One of the rather frequent responses I get when posting the stories of people like Harriet Tubman, Frederick Douglass, or Robert Smalls is that their story deserves to be a movie. A biopic is seen by a lot of us as the ultimate testimonial to a person's life. Moreover, movies have the unique power to reach and influence millions of people. Finally, movies offer the possibility of all the imagery and input we hold when thinking of, say, Harriet Tubman to be made manifest before the world. I think this impulse is basically correct. It is especially correct given that Hollywood doesn't just ignore slavery and the Civil War but turns out revisionist dreck like Gods and Generals.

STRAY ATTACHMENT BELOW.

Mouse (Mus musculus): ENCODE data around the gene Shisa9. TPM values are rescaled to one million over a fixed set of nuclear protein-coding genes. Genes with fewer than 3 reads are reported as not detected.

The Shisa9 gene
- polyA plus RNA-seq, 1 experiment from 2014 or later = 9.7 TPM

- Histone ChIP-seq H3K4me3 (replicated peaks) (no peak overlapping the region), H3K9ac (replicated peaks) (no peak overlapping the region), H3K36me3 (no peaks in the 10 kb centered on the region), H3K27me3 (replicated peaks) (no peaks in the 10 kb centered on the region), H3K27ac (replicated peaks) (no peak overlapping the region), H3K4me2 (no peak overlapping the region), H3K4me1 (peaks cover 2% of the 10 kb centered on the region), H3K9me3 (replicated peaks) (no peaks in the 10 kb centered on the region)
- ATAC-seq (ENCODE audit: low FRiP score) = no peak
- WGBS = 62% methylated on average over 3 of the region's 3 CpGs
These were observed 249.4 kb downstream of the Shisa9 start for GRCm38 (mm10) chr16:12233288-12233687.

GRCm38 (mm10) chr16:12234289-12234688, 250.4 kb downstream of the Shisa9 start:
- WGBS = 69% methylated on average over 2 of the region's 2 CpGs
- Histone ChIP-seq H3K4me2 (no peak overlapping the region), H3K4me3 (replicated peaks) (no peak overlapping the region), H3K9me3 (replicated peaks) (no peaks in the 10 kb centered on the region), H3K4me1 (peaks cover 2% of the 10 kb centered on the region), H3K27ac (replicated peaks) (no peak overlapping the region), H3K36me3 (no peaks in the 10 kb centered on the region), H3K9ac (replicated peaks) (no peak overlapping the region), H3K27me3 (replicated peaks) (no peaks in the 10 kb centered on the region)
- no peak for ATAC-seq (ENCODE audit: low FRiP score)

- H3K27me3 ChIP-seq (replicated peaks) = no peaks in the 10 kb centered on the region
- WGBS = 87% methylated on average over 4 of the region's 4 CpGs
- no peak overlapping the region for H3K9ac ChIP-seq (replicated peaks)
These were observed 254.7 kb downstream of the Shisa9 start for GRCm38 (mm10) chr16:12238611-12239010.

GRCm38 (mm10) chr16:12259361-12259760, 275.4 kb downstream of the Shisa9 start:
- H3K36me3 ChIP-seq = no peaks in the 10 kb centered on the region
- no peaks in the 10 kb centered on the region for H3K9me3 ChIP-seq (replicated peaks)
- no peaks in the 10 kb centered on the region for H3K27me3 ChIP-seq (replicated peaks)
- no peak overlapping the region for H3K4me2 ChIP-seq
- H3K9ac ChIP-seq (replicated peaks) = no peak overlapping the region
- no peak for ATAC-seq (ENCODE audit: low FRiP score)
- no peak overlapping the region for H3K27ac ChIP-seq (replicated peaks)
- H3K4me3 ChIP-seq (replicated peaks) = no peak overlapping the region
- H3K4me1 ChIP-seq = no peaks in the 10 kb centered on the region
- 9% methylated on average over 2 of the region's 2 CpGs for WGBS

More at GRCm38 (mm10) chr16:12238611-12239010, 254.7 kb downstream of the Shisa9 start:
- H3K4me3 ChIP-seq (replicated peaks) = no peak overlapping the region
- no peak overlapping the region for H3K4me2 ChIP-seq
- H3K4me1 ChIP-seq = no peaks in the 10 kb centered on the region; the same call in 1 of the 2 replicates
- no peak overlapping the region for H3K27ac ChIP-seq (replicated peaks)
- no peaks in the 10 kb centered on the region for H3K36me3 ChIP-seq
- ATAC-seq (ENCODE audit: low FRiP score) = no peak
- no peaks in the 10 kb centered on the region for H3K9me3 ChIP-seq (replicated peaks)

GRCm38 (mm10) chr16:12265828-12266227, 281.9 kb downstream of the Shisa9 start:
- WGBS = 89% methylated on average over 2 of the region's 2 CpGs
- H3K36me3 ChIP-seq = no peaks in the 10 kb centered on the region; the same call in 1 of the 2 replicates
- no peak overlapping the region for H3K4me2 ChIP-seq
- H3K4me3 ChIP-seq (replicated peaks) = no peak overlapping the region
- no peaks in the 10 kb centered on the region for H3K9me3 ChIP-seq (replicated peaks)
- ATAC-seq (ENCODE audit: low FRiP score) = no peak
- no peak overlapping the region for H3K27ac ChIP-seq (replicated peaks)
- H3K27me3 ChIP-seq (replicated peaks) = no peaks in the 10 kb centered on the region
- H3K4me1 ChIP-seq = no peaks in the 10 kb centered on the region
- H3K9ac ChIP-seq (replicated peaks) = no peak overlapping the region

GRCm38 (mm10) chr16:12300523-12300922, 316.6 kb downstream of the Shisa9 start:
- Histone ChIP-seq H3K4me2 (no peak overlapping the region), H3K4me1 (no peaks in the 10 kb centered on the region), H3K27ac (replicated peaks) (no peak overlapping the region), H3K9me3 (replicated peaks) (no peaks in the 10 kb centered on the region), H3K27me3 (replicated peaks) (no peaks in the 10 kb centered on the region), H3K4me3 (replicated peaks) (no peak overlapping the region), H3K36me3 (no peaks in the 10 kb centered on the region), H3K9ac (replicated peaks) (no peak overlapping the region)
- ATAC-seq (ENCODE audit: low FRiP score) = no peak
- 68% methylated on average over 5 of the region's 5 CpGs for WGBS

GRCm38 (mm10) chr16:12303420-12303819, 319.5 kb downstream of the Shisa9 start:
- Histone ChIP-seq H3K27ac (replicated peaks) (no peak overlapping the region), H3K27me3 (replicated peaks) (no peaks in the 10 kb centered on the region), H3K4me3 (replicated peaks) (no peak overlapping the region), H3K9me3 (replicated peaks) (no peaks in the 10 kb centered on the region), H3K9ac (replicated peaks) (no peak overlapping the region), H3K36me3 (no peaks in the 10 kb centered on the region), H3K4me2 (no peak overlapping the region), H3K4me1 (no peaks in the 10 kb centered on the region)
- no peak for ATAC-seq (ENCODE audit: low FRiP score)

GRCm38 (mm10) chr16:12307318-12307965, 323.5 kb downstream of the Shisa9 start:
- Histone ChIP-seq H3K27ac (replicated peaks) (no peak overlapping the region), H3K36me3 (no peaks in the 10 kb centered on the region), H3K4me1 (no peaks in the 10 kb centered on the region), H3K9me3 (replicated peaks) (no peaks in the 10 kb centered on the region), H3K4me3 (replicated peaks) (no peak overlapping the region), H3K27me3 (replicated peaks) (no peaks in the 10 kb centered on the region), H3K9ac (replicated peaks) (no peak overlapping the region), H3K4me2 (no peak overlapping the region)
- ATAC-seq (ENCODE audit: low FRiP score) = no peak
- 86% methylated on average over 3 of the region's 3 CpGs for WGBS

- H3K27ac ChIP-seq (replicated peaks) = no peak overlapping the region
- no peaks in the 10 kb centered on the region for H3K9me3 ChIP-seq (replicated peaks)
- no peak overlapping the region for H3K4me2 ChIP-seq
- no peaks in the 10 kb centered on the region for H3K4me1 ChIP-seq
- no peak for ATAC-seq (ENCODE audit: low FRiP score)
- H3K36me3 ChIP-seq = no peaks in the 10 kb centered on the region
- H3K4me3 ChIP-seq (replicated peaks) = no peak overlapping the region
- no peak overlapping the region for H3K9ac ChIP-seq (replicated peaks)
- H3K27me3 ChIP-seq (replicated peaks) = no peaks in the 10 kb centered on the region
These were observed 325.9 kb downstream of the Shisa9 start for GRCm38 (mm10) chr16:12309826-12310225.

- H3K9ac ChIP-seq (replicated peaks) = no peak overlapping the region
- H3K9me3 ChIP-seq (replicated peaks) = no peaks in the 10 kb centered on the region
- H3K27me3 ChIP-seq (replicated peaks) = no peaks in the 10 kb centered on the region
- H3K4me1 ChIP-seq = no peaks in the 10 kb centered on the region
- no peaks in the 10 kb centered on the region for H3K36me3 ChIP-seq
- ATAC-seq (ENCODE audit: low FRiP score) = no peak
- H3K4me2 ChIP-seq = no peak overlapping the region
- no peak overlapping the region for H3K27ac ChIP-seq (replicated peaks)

At the same time I think it's important to not talk as though it were an entity separate from the politics, economics, and history of America. The person who would bankroll a Harriet Tubman biopic would likely be someone who was particularly touched by her story. Such a person would not have to be black, but I don't know how you separate the paucity of black people with the power to green-light from the paucity of good films concerning black people in American history.